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Keeping Ergonomics in Mind When Working From Home

Keeping Ergonomics in Mind When Working From Home

With so many students having to work and study from home, we’ve been thinking about our best coping tips for working from home, managing COVID-19 related anxiety and panic and taking care of yourself and your loved ones during this uncertain time. 

Whether you are working from home for the first time or a seasoned pro, we decided that on top of taking care of our mental wellness we can all learn more about how to best take care of physical wellness while working from home.

That’s why I reached out to True Therapy Group founder and Occupational Therapist, Sarah Timleck, for a quick Q & A to share some tips on how to maximize your health when working from home.

Q. I’ll admit it. When I think of working from home I imagine myself working from my warm, cozy bed and I can almost guarantee that I am not alone in these magical thoughts. For those who don’t usually work from home and are considering working from our beds, what pros and cons should we be considering.

A.  As an Occupational Therapist my focus is on educating you on helpful strategies to maintain a healthy posture and seating position to ensure you are taking care of yourself while working. Let’s start with the cons of working from bed:

  • You are sitting in a position without proper alignment of your spine because you do not have adequate support.

  • Your head is positioned in forward flexion which can cause neck, back and shoulder pain.

  • Typically our mattresses are a plush surface which impacts your ability to sit in any alignment from your hips upwards.

  • Working from bed could also increase your level of fatigue.

  • May increase eye strain because your screen may be too close.

  • When working in bed, you will be using a laptop, which is usually not ideal because your screen is too low causing you to look down and your keyboard is no at the proper position. Ideally it is best to have your elbows bent to 90 degrees and palms flat on the surface.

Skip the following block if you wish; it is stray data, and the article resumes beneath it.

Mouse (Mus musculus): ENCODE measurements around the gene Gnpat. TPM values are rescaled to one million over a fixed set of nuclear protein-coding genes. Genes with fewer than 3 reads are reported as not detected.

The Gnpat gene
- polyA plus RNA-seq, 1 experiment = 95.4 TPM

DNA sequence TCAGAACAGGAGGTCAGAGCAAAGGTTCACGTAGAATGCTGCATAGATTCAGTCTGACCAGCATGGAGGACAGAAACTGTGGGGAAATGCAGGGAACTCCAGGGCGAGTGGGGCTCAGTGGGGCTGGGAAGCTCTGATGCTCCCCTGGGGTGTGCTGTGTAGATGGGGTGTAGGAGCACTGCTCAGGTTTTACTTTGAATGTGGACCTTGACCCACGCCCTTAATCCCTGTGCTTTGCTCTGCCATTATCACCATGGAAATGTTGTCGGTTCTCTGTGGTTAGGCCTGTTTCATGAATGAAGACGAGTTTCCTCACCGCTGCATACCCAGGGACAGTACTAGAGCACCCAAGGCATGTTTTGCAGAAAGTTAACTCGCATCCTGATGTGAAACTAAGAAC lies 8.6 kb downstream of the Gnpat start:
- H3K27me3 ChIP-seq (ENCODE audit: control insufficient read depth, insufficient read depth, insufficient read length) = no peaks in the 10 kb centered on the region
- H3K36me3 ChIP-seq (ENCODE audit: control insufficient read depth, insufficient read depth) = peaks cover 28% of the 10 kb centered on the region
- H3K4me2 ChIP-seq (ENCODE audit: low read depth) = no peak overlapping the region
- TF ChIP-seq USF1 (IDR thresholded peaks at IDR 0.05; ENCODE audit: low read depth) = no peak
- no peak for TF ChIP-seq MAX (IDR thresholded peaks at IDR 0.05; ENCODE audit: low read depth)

Now that you understand some of the challenges, let’s chat pros of working from bed.

  • You’re cozy! It’s a nice change, feels like a treat! Feels luxurious!

  • If you are going to work from bed use a foldable “breakfast in bed” type table, although not an ideal option, it could provide short term support and positioning. Please take rests breaks every 20 minutes if you choose to do this!


Q. What can I do to set up my space to make it more ergonomic?

A. Great question, especially managing finances during a time of stress. As for strategies to make your space more ergonomic:

  • Know your day, breakdown tasks into percentages like how much time on phone/computer/keyboarding/meetings.

  • Get a wireless headset for long calls to avoid neck strain.

  • Make sure you reduce eye strain by reducing glare, 20/20 rule look 20 ft away every 20 mins.

  • Tight neck and shoulders could mean reaching too far across a desk, improper monitor height.

  • Make sure if you have dual monitors they are of equal height.

  • Use a document holder to avoid repetitive strain.

  • Check your seat height to make sure elbows are bent to 90 degrees and palms flat on the surface of the desk.

  • If your feet dangle, get a footrest.

  • Don’t rest feet on wheels of the chair.

  • Take breaks often to do desk stretches.

  • Keep frequently used items within arm length reach to avoid straining muscles.

  • Make sure your desk chair has adjustability for seat height, tilt, back height, lumbar support. There should be 2” clearance between your calves and the seat cushion.

  • Use a sit stand desk with an anti fatigue mat to change positions while you work, change positions frequently.

  • Keep hydrated through workday.

  • Computer screen should be fingertip length away.